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Who in Europe is getting it right on Covid?

Jon Henley
·2-min read
<span>Photograph: CDC/Reuters</span>
Photograph: CDC/Reuters

A second coronavirus wave is sweeping continental Europe, with new infection records broken daily in many countries. There are wide variations, but almost no country has been left untouched – even those that fared well in the first wave.

Across the 31 countries from which the European Centre for Disease Prevention and Control collects national data, the average 14-day case incidence rate per 100,000 inhabitants has multiplied from just 13 in mid-July to almost 250 last week.

While hospitalisations, ICU admissions and deaths are not so far following the same steep upward curve and generally remain far below levels this spring, they are rising steadily – and already causing severe problems for health services in some countries.

  • France reported more than 40,000 new cases on two days this week, bringing its 14-day incidence rate to 521. Strict measures including a 9pm-6am curfew now cover two-thirds of the population.

  • Germany, whose infection rate was far lower than most EU countries this spring, is also seeing new daily cases surge alarmingly: from 5,250 a day to 13,500 this week for an incidence rate of 319 – a “very serious” rise, a senior official warned.

  • Spain, one of the worst affected during the first wave, is again facing crisis, becoming the first western European country to pass 1 million cases this week after recording 20,000 new infections on two consecutive days.

  • Italy, another country hit hard this spring, hit a new case record on Friday with 19,000 infections amid fears the pandemic is again spiralling out of control. With a 14-day incidence rate of 240 per 100,000, the situation is “dramatic”.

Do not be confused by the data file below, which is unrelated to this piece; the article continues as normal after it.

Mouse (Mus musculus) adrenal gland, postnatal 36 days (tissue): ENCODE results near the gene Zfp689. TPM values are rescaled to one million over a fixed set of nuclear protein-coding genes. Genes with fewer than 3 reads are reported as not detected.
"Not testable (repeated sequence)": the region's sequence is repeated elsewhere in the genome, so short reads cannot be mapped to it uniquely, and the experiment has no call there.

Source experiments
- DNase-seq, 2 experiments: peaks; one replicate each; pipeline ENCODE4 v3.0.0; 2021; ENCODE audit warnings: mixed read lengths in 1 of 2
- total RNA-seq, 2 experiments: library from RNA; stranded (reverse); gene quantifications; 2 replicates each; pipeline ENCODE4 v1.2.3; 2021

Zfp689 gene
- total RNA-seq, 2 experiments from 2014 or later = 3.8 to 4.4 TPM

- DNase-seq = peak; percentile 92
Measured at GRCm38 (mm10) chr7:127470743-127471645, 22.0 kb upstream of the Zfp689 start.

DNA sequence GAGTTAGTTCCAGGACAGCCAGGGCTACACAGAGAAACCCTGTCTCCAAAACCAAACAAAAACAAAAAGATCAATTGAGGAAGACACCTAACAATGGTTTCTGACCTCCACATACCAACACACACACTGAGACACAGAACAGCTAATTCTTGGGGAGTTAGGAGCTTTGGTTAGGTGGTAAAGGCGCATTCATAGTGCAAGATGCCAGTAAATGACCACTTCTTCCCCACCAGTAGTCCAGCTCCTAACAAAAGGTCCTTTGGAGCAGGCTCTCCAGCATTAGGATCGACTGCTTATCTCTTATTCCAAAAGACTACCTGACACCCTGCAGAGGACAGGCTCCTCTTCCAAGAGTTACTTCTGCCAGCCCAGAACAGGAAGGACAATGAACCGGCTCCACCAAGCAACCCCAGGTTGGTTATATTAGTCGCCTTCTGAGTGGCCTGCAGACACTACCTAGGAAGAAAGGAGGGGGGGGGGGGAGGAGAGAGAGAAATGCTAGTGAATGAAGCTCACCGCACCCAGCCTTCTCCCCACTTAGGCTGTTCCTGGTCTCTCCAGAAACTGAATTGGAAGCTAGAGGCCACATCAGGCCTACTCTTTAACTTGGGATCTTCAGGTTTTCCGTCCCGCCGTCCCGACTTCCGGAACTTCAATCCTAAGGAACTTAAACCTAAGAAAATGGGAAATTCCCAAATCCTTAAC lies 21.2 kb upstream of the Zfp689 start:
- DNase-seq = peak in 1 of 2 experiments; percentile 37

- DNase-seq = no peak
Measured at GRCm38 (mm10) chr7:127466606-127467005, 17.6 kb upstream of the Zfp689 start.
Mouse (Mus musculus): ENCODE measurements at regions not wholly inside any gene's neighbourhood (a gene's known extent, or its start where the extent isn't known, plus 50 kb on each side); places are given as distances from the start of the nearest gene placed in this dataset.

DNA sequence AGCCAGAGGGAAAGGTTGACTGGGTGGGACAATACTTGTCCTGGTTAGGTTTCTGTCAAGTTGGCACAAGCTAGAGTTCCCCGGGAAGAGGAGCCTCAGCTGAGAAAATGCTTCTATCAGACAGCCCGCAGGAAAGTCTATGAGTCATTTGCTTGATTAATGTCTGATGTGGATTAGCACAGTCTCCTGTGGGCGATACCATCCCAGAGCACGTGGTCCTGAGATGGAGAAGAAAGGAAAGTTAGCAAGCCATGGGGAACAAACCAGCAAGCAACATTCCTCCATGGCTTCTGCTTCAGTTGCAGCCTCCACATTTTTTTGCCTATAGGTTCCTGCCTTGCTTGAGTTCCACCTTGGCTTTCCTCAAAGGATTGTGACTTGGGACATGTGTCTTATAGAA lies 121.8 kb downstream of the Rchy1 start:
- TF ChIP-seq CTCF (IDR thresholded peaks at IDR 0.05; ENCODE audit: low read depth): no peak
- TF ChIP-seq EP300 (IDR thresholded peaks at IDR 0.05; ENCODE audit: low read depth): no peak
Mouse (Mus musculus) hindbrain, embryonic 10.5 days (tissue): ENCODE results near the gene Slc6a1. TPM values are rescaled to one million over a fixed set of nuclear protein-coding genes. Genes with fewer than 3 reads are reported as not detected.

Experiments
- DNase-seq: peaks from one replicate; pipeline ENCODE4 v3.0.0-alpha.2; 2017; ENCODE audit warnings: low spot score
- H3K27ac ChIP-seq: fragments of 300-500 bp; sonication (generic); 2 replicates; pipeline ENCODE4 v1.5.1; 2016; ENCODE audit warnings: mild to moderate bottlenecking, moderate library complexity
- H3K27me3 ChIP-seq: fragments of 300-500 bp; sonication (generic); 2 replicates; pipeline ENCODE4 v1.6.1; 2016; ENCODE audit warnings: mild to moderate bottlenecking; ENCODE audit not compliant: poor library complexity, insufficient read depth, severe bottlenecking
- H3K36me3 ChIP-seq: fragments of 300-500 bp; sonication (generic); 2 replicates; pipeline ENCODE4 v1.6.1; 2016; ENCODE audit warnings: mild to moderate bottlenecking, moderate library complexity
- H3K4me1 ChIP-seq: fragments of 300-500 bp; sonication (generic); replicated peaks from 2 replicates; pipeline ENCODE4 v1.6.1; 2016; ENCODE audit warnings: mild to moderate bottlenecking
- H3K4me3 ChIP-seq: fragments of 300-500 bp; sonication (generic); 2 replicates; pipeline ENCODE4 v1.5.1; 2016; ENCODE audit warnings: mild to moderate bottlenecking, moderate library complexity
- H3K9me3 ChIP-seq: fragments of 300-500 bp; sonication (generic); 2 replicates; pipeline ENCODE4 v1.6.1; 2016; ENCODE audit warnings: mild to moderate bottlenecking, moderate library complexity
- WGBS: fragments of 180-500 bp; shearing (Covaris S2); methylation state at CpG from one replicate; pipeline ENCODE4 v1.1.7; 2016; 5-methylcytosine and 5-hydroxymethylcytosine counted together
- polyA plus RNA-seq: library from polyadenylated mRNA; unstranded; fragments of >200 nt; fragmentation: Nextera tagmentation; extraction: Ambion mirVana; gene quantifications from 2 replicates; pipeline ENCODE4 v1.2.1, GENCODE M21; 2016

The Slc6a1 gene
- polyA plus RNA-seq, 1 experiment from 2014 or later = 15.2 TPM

• The epidemic in Belgium, which suffered one of Europe’s highest per-capita death tolls this spring, is “out of control” and “the most dangerous in Europe”, the health minister has said, with a 14-day incidence rate of a startling 1,115.

  • The Czech Republic, lauded as a first wave success with infection rates among the lowest on the continent, is now among the highest with an even higher incidence rate of 1,210. Like Belgium, it seems headed for a new lockdown.

  • Sweden, an international outlier with its anti-lockdown strategy, has introduced mandatory regional measures to combat a sudden surge that last week saw the number of new daily infections exceed 1,000 from barely 150 in early September.

  • Finland, with one of Europe’s lowest infection and death rates first time round, is one of few EU countries to be fighting this second wave effectively. Tough regional measures have reversed a surge in new cases over the past week, leaving the country’s 14-day incidence rate at 52 per 100,000 inhabitants.